Publisher: Viking Juvenile

Waiting on Wednesday – Half Bad (Half Life Trilogy #1) by Sally Green

September 18, 2013 Bonnie Waiting on Wednesday 8 Comments

Waiting on Wednesday – Half Bad (Half Life Trilogy #1) by Sally GreenHalf Bad by Sally Green
Series: Half Life Trilogy #1
Published by Viking Juvenile on March 25th 2014
Pages: 400
Genres: Fantasy
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A stunning, magical debut. An international sensation.

In modern-day England, witches live alongside humans: White witches, who are good; Black witches, who are evil; and fifteen-year-old Nathan, who is both. Nathan’s father is the world’s most powerful and cruel Black witch, and his mother is dead. He is hunted from all sides. Trapped in a cage, beaten and handcuffed, Nathan must escape before his sixteenth birthday, at which point he will receive three gifts from his father and come into his own as a witch—or else he will die. But how can Nathan find his father when his every action is tracked, when there is no one safe to trust—not even family, not even the girl he loves?

In the tradition of Patrick Ness and Markus Zusak, Half Bad is a gripping tale of alienation and the indomitable will to survive, a story that will grab hold of you and not let go until the very last page.

Wow, but what a spectacular cover is it not?? Sounds super intriguing and of course it doesn’t hurt comparing it to the stories of Patrick Ness and Markus Zusak. Very much looking forward to this one.
 
What are you waiting on this Wednesday? 
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Early Review – Gilt (The Royal Circle #1) by Katherine Longshore

April 25, 2012 Bonnie Book Reviews, Early Review, Read in 2012, YA 1 Comment

I received this book free from Netgalley in exchange for an honest review. This does not affect my opinion of the book or the content of my review.

Early Review – Gilt (The Royal Circle #1) by Katherine LongshoreGilt by Katherine Longshore
Published by Viking Juvenile on May 15, 2012
Pages: 411
Genres: Historical Fiction, Romance
Format: eARC
Source: Netgalley
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four-stars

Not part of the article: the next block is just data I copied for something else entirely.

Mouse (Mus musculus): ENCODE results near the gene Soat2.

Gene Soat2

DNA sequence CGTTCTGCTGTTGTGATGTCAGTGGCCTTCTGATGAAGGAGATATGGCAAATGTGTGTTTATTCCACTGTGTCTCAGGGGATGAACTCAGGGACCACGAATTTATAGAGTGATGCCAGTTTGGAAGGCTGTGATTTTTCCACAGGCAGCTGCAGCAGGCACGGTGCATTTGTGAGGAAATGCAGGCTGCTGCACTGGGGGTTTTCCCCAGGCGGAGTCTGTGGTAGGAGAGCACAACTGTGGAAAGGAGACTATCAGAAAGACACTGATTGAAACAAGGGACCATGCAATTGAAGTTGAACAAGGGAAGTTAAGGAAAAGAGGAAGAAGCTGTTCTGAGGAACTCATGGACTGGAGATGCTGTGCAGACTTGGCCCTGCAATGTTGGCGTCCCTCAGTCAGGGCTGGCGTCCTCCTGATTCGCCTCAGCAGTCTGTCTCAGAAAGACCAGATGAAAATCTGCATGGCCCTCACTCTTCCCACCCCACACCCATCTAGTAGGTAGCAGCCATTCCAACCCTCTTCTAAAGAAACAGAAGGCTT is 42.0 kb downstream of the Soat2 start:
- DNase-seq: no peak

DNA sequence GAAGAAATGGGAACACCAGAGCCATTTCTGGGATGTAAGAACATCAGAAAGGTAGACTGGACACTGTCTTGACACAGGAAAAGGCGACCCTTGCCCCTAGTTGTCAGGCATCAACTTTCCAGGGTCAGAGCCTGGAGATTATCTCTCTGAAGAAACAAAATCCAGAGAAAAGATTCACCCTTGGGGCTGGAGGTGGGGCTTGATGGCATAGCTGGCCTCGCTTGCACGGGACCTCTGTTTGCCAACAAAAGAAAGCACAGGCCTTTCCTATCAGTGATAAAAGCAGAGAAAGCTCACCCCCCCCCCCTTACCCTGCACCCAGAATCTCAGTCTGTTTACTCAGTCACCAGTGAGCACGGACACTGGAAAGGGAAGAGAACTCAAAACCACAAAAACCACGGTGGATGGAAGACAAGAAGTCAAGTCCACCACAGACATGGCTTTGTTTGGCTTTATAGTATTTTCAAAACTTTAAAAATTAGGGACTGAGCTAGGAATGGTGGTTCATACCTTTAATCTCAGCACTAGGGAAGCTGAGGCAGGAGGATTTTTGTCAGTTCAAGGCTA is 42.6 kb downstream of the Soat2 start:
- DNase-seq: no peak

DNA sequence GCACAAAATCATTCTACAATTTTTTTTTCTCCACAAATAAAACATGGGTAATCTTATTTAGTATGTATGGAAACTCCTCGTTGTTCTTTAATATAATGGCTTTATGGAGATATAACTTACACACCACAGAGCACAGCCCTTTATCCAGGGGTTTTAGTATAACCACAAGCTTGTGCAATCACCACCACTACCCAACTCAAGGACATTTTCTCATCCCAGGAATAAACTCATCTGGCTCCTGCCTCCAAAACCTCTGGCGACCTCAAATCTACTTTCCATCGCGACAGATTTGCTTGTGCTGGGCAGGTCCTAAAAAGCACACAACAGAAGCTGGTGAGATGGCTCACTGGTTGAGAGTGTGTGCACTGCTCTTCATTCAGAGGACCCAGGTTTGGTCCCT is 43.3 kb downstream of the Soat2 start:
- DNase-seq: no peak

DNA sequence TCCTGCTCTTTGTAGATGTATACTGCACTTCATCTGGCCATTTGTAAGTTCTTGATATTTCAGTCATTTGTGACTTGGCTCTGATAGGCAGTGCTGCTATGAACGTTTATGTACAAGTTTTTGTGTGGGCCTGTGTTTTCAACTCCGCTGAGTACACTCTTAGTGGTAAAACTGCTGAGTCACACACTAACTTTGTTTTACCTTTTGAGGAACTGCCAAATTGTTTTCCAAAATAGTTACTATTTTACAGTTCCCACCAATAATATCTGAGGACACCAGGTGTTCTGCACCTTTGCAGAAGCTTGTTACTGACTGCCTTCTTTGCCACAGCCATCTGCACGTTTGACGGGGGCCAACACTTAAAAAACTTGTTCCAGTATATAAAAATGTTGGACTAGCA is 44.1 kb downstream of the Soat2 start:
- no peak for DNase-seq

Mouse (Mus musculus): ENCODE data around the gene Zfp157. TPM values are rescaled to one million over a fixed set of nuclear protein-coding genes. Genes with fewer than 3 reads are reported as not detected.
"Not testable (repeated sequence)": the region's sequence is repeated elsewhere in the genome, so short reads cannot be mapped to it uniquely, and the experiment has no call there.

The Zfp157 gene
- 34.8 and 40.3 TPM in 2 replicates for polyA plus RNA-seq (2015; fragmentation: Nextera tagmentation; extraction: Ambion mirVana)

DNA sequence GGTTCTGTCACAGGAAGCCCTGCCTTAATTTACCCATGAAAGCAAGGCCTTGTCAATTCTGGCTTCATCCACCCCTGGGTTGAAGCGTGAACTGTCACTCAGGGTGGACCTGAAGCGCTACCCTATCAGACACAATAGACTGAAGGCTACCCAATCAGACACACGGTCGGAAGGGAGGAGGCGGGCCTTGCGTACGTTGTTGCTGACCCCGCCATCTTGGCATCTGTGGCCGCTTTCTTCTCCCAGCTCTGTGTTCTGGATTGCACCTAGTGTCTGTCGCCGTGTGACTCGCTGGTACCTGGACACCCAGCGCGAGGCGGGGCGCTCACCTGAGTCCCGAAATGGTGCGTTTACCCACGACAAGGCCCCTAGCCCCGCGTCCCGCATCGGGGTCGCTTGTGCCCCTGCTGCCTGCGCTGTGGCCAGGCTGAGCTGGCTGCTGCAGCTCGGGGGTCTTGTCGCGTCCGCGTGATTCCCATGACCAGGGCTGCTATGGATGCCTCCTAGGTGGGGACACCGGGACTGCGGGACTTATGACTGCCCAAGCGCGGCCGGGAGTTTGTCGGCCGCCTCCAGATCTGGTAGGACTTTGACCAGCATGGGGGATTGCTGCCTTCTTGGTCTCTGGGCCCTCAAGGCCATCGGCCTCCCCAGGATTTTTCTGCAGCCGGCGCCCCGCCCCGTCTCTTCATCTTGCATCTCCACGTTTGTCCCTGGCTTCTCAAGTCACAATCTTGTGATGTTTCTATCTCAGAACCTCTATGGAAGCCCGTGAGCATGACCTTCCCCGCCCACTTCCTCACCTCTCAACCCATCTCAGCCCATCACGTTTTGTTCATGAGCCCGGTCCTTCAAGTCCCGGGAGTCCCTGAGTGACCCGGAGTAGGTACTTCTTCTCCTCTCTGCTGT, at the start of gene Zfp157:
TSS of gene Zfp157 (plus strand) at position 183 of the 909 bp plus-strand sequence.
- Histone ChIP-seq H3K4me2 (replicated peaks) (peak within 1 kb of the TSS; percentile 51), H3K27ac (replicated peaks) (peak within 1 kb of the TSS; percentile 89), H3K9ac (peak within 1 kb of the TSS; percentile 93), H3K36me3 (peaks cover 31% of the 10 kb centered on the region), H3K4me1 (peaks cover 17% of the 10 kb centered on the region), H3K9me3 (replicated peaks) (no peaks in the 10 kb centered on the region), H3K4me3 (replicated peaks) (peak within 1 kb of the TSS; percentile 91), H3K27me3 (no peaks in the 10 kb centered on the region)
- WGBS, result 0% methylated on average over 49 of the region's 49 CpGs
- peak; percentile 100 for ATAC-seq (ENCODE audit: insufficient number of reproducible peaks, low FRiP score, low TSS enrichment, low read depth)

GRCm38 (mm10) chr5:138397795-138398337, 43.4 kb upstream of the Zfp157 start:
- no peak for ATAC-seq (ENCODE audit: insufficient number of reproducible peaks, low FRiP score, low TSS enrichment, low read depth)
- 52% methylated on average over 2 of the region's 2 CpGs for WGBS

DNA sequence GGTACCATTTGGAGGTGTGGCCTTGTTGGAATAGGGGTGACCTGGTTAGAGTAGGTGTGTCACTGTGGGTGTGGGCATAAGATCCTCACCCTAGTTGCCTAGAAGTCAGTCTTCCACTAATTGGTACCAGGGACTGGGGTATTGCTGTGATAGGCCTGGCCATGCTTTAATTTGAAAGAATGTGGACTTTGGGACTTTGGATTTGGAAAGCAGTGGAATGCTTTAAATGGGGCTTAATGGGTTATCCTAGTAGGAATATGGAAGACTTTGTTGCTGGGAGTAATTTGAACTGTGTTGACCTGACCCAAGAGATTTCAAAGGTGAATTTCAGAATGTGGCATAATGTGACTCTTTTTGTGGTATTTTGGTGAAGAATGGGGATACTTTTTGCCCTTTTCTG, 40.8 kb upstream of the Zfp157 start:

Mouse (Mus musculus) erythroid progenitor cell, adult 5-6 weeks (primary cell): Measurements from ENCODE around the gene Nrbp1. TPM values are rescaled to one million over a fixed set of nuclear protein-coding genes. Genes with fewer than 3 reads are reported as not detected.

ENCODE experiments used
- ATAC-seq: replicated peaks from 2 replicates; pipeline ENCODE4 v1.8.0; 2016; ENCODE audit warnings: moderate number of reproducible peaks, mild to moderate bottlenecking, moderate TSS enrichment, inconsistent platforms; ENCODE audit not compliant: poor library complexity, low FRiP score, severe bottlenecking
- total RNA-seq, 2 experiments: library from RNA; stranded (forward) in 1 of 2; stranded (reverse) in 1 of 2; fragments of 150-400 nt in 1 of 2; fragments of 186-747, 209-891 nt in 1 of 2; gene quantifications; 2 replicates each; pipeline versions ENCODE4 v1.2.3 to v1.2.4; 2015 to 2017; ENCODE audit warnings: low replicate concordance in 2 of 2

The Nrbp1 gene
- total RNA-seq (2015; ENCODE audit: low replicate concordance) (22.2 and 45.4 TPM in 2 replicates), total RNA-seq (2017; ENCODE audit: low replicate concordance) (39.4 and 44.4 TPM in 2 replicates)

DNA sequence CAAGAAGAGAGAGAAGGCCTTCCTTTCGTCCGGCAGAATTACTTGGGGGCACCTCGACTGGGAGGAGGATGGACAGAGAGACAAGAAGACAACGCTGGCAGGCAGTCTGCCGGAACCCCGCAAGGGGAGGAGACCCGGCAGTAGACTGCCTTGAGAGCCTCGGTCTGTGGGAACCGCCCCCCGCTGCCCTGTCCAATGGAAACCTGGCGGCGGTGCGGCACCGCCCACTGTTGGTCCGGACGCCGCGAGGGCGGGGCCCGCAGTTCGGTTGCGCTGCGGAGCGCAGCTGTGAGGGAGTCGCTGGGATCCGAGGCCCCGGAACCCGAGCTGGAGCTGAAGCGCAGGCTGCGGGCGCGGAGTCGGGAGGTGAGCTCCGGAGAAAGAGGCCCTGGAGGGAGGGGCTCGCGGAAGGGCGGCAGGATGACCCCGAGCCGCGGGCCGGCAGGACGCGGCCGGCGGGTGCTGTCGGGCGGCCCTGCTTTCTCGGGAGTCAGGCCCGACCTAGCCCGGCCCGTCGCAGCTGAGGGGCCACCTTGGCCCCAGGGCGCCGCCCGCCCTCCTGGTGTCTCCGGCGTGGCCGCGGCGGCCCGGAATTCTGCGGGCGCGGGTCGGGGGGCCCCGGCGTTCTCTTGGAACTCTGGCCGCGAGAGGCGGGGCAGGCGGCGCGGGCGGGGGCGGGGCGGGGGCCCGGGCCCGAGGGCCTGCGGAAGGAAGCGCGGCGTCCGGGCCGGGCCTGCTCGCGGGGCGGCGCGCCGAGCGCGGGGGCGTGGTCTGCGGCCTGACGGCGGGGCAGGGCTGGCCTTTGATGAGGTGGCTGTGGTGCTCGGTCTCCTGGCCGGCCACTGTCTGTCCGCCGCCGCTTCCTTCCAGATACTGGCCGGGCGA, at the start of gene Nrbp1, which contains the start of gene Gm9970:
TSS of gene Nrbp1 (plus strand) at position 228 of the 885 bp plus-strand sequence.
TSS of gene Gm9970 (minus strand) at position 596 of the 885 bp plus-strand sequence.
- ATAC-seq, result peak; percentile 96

In the court of King Henry VIII, nothing is free--
and love comes at the highest price of all.

When Kitty Tylney's best friend, Catherine Howard, worms her way into King Henry VIII's heart and brings Kitty to court, she's thrust into a world filled with fabulous gowns, sparkling jewels, and elegant parties. No longer stuck in Cat's shadow, Kitty's now caught between two men--the object of her affection and the object of her desire. But court is also full of secrets, lies, and sordid affairs, and as Kitty witnesses Cat's meteoric rise and fall as queen, she must figure out how to keep being a good friend when the price of telling the truth could literally be her head.

“You still remember that?” she said. “How we used to play that we were at court?”
“Used to?” I said. “We never stopped.”
The game had just changed – from little girls playing princesses to a more grown-up and complicated hierarchy of status and favor.

I am far from a professional when it comes to history but I would consider myself a huge fan of the Tudor era. I’ve read up on the era enough to know the majority of what occurred but possibly not enough to point out historical inaccuracies when I read a story like Gilt. Based on what I do know; however, it is important to me that these stories maintain as much of the true to life story as possible. That said, I feel that the author did an outstanding job of the story of Catherine ‘Cat’ Howard and how she became the fifth wife of Henry VIII. Was it completely accurate? No. But it was damn fun. I’ve read stories about Katherine of Aragon, Anne Boleyn, and Anne of Cleves, so it was interesting to finally read a story on Catherine Howard.

The story is told from the POV of Kitty Tylney, Cat’s best friend, who is sent to court in order to stay close to Catherine and to keep a close eye on her at court. The two grew up together and were wild; always having fun of some sort. Midnight parties. Sharing their bed with boys. Cat was the Queen of Misrule over all the girls living in the house and had no idea that someday she would be a true Queen. Queen of England.

Cat was quite the stuck-up brat and I know for a fact I would not have enjoyed it as much if I had to listen to a story told through her eyes. Kitty was an extremely realistic character that I loved for her strength and determination. Life at court was as can be expected with the lies, the cheating, the double-crossing, and all the disloyalty anyone could ask for. I was hooked from page one.

I’m a huge historical fiction fan; however, I have had a difficult time finding good YA historical fiction that I truly enjoy. I’m happy to say that this one has an official spot at the very top of that list. Am quite excited to see how the author continues this series!

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